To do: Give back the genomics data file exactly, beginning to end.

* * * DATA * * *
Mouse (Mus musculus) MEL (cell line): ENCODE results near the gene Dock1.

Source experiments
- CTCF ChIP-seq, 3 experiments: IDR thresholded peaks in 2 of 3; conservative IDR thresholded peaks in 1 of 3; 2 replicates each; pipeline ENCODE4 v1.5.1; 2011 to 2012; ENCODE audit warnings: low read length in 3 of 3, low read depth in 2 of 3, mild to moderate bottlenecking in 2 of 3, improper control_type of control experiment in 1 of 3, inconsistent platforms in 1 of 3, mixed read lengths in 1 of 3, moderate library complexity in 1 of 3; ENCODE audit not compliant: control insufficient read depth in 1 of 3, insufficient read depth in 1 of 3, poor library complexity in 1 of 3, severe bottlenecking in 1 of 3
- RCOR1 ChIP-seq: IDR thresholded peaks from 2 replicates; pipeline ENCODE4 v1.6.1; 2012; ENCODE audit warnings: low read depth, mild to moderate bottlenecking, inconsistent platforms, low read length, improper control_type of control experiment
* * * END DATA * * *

Mouse (Mus musculus) MEL (cell line): ENCODE results near the gene Dock1.

Source experiments
- CTCF ChIP-seq, 3 experiments: IDR thresholded peaks in 2 of 3; conservative IDR thresholded peaks in 1 of 3; 2 replicates each; pipeline ENCODE4 v1.5.1; 2011 to 2012; ENCODE audit warnings: low read length in 3 of 3, low read depth in 2 of 3, mild to moderate bottlenecking in 2 of 3, improper control_type of control experiment in 1 of 3, inconsistent platforms in 1 of 3, mixed read lengths in 1 of 3, moderate library complexity in 1 of 3; ENCODE audit not compliant: control insufficient read depth in 1 of 3, insufficient read depth in 1 of 3, poor library complexity in 1 of 3, severe bottlenecking in 1 of 3
- RCOR1 ChIP-seq: IDR thresholded peaks from 2 replicates; pipeline ENCODE4 v1.6.1; 2012; ENCODE audit warnings: low read depth, mild to moderate bottlenecking, inconsistent platforms, low read length, improper control_type of control experiment